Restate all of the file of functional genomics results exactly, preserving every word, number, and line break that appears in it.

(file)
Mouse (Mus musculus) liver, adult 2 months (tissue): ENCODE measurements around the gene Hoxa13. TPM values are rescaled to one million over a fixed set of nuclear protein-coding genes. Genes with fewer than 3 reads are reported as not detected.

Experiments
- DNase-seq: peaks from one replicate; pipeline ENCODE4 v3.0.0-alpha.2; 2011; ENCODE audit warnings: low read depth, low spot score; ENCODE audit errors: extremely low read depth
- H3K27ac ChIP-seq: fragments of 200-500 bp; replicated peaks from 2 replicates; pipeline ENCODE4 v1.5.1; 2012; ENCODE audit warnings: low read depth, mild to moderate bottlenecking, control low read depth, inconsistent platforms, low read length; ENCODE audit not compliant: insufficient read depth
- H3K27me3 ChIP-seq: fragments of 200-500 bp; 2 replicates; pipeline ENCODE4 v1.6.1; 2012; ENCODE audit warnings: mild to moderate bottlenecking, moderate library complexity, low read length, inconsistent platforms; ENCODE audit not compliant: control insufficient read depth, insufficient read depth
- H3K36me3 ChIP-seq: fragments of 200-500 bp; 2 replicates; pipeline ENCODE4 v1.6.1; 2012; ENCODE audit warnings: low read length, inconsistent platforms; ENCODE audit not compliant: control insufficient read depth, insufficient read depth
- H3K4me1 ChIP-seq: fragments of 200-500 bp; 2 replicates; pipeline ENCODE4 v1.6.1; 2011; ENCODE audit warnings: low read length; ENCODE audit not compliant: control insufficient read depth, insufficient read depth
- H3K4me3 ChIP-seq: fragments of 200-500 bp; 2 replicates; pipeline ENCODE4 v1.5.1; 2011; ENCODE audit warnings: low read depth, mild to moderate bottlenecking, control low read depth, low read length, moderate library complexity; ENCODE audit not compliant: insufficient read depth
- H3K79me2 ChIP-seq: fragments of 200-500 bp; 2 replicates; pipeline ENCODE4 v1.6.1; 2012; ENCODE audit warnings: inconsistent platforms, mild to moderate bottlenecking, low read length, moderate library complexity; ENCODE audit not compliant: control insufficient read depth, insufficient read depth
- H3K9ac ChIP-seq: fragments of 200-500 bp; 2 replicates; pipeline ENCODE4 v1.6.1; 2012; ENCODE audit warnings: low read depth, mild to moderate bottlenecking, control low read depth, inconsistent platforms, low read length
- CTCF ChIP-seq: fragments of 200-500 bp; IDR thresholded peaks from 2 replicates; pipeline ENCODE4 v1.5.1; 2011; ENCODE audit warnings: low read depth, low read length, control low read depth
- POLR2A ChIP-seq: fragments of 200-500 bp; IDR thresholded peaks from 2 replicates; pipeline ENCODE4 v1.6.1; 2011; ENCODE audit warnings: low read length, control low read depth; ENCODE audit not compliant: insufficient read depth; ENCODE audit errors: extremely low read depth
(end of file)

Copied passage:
Mouse (Mus musculus) liver, adult 2 months (tissue): ENCODE measurements around the gene Hoxa13. TPM values are rescaled to one million over a fixed set of nuclear protein-coding genes. Genes with fewer than 3 reads are reported as not detected.

Experiments
- DNase-seq: peaks from one replicate; pipeline ENCODE4 v3.0.0-alpha.2; 2011; ENCODE audit warnings: low read depth, low spot score; ENCODE audit errors: extremely low read depth
- H3K27ac ChIP-seq: fragments of 200-500 bp; replicated peaks from 2 replicates; pipeline ENCODE4 v1.5.1; 2012; ENCODE audit warnings: low read depth, mild to moderate bottlenecking, control low read depth, inconsistent platforms, low read length; ENCODE audit not compliant: insufficient read depth
- H3K27me3 ChIP-seq: fragments of 200-500 bp; 2 replicates; pipeline ENCODE4 v1.6.1; 2012; ENCODE audit warnings: mild to moderate bottlenecking, moderate library complexity, low read length, inconsistent platforms; ENCODE audit not compliant: control insufficient read depth, insufficient read depth
- H3K36me3 ChIP-seq: fragments of 200-500 bp; 2 replicates; pipeline ENCODE4 v1.6.1; 2012; ENCODE audit warnings: low read length, inconsistent platforms; ENCODE audit not compliant: control insufficient read depth, insufficient read depth
- H3K4me1 ChIP-seq: fragments of 200-500 bp; 2 replicates; pipeline ENCODE4 v1.6.1; 2011; ENCODE audit warnings: low read length; ENCODE audit not compliant: control insufficient read depth, insufficient read depth
- H3K4me3 ChIP-seq: fragments of 200-500 bp; 2 replicates; pipeline ENCODE4 v1.5.1; 2011; ENCODE audit warnings: low read depth, mild to moderate bottlenecking, control low read depth, low read length, moderate library complexity; ENCODE audit not compliant: insufficient read depth
- H3K79me2 ChIP-seq: fragments of 200-500 bp; 2 replicates; pipeline ENCODE4 v1.6.1; 2012; ENCODE audit warnings: inconsistent platforms, mild to moderate bottlenecking, low read length, moderate library complexity; ENCODE audit not compliant: control insufficient read depth, insufficient read depth
- H3K9ac ChIP-seq: fragments of 200-500 bp; 2 replicates; pipeline ENCODE4 v1.6.1; 2012; ENCODE audit warnings: low read depth, mild to moderate bottlenecking, control low read depth, inconsistent platforms, low read length
- CTCF ChIP-seq: fragments of 200-500 bp; IDR thresholded peaks from 2 replicates; pipeline ENCODE4 v1.5.1; 2011; ENCODE audit warnings: low read depth, low read length, control low read depth
- POLR2A ChIP-seq: fragments of 200-500 bp; IDR thresholded peaks from 2 replicates; pipeline ENCODE4 v1.6.1; 2011; ENCODE audit warnings: low read length, control low read depth; ENCODE audit not compliant: insufficient read depth; ENCODE audit errors: extremely low read depth